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Why working while traveling is awesome and crazy

Cristina Tupita Collections Leave a Comment

Working while traveling takes discipline. This wasn’t news for us as it isn’t for many of you either. We knew we needed this the moment we decided we wanted to build a life of our own. Freelancers who travel lightly or digital nomads who give up the idea of having a conventional home know well that discipline is key to being successful. But for those who are not doing it yet, it may not be very clear what it actually means.

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Transfagarasan road

So what does it mean

Well, it means having a sorta life recipe filled with quantities of things, amount of stuff, methods for getting shit done and tools for making it happen. As well as plans. You need plans to go from idea/thought to reality. Truth is each recipe has unique elements. Those are for you to decide, depending on variables like how much work you want to do, how much money you want to earn, how fast or slow you want to travel. But there are many, many ingredients that are common to all those who chose the freedom of working while traveling.

It’s like when making a stew. Every classical stew needs meat and veggies. But you choose which meat and which veggies. And then depending on the ingredients you chose, you look for the best methods to cook them in order to make your stew tasty, tender, healthy, spicy etc. Damn, I made myself hungry.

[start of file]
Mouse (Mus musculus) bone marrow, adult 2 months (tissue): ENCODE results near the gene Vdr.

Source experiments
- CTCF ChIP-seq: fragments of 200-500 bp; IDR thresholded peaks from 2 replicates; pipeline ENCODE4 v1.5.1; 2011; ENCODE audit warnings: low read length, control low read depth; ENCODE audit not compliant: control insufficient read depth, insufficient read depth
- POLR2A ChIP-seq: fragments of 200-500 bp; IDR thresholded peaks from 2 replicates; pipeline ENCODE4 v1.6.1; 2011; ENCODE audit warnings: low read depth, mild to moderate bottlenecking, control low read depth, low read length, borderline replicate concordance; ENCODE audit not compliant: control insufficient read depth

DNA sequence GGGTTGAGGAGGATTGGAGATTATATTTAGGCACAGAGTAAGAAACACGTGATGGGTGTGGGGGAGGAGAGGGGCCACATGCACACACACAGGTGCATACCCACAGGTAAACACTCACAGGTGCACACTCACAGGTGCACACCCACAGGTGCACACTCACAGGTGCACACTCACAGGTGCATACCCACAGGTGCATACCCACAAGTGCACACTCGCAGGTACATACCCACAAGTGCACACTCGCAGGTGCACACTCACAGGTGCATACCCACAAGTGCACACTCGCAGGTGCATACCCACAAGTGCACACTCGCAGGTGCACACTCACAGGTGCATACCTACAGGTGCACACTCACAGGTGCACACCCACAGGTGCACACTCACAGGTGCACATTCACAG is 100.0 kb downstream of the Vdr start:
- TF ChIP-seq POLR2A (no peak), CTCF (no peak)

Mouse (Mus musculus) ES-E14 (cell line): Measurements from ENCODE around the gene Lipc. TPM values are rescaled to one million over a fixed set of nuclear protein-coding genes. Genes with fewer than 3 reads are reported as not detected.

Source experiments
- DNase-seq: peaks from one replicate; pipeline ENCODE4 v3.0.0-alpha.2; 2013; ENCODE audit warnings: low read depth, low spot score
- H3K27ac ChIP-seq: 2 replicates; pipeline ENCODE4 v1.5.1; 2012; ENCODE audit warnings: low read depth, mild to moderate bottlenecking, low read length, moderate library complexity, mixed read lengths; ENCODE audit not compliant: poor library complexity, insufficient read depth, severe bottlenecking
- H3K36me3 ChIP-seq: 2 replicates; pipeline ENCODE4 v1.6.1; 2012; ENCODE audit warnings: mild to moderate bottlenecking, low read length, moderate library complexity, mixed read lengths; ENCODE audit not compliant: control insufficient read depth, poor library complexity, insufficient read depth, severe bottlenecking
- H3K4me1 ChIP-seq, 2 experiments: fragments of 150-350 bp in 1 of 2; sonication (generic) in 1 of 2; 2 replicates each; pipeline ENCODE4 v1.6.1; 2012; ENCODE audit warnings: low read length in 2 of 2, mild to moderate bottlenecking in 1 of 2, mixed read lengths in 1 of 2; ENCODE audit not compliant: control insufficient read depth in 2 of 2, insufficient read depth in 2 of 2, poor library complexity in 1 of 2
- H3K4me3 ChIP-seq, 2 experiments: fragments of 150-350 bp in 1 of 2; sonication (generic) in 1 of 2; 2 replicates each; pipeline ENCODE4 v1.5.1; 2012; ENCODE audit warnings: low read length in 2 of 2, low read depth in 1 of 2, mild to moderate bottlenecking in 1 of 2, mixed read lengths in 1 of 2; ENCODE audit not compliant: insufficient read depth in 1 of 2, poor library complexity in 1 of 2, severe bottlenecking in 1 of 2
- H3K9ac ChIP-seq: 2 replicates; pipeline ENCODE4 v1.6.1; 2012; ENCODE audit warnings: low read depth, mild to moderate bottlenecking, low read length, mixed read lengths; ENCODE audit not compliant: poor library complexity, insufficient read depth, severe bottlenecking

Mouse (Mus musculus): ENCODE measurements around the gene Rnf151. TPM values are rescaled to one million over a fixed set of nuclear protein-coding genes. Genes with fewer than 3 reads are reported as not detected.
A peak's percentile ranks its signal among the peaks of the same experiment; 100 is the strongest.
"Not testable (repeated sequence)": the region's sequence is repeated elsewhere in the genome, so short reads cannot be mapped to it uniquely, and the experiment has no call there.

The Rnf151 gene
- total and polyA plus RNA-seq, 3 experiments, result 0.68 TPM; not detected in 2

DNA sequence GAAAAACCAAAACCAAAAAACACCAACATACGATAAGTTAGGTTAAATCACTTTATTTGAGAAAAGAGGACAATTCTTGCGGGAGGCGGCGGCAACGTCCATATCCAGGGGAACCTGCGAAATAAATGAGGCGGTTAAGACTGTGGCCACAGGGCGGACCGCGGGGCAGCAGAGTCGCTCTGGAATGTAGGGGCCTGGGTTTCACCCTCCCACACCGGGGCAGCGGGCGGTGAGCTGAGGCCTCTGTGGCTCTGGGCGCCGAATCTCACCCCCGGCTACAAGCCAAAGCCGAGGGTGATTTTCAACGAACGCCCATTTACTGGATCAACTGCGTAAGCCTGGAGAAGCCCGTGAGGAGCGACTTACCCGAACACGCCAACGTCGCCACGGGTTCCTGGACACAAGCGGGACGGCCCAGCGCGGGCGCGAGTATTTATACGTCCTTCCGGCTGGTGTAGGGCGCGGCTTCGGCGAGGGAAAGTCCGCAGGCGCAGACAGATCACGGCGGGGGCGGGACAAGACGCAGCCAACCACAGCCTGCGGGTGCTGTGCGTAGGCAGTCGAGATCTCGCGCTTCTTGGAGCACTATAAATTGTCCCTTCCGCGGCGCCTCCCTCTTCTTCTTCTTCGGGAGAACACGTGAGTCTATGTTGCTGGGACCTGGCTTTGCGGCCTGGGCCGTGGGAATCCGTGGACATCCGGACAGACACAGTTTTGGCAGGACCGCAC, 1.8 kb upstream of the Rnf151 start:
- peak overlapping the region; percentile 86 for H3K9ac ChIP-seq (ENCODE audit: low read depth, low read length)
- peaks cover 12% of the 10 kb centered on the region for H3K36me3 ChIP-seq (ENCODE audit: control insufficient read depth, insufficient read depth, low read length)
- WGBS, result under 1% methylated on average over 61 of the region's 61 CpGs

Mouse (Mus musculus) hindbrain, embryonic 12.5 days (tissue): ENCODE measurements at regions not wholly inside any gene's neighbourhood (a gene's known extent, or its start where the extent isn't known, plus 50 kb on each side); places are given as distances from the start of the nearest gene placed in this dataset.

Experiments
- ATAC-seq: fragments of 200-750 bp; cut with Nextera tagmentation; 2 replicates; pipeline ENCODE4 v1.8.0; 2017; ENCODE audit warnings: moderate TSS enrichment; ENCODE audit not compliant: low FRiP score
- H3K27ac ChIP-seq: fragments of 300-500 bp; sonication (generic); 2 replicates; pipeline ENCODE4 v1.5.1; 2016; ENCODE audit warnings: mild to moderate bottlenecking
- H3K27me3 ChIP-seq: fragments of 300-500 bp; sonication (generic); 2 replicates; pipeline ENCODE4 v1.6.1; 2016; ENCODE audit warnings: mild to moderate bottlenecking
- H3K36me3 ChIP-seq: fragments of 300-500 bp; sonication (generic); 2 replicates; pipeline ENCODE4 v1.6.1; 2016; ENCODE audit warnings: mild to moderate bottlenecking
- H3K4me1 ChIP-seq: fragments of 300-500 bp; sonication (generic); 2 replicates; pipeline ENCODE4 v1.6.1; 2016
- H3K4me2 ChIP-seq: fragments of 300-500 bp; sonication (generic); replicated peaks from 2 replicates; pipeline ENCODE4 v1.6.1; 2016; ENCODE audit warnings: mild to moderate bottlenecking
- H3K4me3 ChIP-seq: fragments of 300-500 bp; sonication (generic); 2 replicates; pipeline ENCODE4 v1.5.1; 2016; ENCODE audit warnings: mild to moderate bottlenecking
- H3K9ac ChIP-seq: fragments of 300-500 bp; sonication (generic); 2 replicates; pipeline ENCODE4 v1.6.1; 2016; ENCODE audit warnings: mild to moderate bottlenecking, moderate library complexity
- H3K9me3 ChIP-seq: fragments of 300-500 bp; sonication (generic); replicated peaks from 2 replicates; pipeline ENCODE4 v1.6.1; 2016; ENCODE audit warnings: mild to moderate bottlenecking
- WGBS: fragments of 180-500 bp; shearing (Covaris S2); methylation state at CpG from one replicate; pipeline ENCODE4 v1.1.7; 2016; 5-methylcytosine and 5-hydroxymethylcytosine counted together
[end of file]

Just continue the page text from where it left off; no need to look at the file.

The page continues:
Anyway, let me tell you how this whole working while traveling things worked for us in a speed travel regime. Meaning, we changed locations every 2-3 days and drove from and to for more than 4 hours.

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On the road

Our latest experience in Romania

We recently went on a roadtrip and we thought we should share with you what most of our days looked like to help you get an idea about this type of working while traveling. Unlike our longer trip to Thailand, this time we tried speed traveling on for size. I can honestly say now that it is definitely not for us. While it’s great and we loved every minute of it, it was tiring. Crazy tiring. However, we learned again that discipline is the mother of all things working while traveling. If it weren’t for our healthy habits, procrastination shields and productivity spells, we would have done zero work. And we would have probably gotten into fights about you name what unimportant things.

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Prislop Pass

Where we went

Our roadtrip took us half way around the country and we’ve seen some amazing places and met a lot great people. We went from Bucharest (the capital city) all the North-East to Iasi and Bucovina region in Moldova and then crossed the mountains into Maramures where we explored the whole county. Our way back took us through Cluj and Sibiu and the wonderful Transfagarasan road which we adored (1st picture in the article). The boys from Top Gear loved it too.

In total we drove for about 2.500 km working while traveling and taking pictures and videos and planning and you name it. We planned for this rhythm. However, looking back, we could have done it better. Still it was a successful test and at the end of the article you’ll find a list of lessons learned and wisdom gathered.

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Sapanta-Peri monastery

What our working while traveling days look like